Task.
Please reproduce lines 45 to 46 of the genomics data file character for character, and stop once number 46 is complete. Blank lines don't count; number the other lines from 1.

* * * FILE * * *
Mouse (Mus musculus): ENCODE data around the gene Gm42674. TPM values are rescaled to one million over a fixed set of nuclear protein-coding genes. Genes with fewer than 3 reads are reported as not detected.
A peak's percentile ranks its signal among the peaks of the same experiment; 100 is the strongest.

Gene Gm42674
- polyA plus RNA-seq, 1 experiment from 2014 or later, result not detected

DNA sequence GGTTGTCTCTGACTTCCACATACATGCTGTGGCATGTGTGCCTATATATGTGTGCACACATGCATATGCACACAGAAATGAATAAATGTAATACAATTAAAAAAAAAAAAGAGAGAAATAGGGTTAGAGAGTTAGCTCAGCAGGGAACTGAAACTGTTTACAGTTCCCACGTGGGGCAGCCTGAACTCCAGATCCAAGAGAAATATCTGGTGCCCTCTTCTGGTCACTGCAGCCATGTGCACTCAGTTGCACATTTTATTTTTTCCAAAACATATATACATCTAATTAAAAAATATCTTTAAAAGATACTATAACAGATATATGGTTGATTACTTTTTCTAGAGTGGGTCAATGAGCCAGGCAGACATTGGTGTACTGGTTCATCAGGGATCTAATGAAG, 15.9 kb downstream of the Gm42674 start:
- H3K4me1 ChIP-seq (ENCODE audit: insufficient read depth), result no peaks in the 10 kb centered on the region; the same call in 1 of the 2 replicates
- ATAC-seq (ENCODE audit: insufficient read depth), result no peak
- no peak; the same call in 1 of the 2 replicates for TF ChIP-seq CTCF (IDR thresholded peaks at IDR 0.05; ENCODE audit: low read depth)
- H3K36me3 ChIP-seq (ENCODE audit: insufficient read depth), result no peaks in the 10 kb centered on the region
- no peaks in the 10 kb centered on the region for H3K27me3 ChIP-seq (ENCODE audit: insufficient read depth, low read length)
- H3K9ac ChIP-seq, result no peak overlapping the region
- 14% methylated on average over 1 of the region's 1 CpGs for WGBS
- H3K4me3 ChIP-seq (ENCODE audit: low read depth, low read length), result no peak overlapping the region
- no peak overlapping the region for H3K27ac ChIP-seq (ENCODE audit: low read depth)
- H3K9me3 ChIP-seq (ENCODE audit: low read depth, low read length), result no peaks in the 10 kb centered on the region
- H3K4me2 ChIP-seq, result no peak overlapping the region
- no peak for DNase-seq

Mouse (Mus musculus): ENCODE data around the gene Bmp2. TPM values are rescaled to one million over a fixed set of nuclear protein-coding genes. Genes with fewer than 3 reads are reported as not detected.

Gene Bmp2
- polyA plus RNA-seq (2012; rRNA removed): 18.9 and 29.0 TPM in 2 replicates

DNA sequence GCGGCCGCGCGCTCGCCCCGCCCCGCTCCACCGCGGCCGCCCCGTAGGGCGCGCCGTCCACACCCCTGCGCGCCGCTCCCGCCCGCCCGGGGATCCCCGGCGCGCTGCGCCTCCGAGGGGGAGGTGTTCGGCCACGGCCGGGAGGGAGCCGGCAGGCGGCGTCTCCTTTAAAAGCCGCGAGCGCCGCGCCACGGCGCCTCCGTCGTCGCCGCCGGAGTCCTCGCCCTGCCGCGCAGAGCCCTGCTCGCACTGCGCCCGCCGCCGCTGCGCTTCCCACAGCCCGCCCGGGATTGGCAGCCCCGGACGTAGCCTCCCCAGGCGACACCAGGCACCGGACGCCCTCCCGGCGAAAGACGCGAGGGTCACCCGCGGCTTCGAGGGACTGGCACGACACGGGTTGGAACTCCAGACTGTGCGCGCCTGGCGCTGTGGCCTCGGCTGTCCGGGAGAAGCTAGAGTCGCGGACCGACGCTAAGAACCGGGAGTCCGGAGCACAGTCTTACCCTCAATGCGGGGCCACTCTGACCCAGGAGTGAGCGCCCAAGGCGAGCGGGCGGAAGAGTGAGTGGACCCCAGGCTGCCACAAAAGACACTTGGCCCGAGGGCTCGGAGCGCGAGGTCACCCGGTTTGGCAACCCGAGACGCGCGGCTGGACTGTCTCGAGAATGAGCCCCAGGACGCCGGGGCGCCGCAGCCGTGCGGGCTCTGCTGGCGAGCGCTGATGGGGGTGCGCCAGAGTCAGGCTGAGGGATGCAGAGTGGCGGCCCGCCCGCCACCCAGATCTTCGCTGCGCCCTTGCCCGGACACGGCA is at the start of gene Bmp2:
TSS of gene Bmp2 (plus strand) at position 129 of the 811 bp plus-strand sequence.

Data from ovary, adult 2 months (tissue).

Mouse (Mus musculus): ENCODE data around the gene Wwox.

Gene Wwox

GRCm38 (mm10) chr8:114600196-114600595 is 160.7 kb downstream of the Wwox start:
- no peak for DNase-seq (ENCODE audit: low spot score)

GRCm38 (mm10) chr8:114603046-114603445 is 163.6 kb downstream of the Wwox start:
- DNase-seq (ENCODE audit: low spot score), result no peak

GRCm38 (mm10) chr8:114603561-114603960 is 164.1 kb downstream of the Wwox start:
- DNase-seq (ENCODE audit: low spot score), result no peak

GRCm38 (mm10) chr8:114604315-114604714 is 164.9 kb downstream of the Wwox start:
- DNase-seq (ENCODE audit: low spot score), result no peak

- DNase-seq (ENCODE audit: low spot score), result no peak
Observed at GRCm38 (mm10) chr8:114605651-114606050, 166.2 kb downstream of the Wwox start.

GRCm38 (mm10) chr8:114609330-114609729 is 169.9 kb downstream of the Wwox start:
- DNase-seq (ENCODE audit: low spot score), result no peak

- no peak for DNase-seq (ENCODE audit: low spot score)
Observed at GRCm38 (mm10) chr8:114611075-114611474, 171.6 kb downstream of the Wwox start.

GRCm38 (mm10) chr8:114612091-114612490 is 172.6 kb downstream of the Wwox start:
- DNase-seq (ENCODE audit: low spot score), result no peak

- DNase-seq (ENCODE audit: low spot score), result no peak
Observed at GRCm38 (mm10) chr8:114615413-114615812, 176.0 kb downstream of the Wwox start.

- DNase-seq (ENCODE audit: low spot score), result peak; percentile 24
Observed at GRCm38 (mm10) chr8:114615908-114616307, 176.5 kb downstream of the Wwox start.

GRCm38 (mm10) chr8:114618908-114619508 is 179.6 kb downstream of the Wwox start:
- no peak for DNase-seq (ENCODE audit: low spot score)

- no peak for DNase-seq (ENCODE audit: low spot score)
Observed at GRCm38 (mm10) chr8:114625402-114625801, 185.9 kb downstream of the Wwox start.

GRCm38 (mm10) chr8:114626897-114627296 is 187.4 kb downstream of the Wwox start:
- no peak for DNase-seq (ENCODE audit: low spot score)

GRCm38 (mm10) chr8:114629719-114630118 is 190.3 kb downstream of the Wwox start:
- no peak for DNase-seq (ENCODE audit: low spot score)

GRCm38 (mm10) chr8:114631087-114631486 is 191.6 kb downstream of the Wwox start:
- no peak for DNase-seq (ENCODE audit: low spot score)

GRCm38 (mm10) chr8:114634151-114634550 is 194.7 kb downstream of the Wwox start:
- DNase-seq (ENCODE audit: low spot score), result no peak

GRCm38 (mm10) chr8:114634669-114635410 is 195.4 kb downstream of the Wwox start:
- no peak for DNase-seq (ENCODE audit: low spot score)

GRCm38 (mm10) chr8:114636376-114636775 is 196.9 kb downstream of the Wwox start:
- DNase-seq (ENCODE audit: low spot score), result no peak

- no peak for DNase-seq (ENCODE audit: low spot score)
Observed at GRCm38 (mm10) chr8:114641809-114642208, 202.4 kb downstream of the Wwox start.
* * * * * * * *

Observed at GRCm38 (mm10) chr8:114615908-114616307, 176.5 kb downstream of the Wwox start.

GRCm38 (mm10) chr8:114618908-114619508 is 179.6 kb downstream of the Wwox start: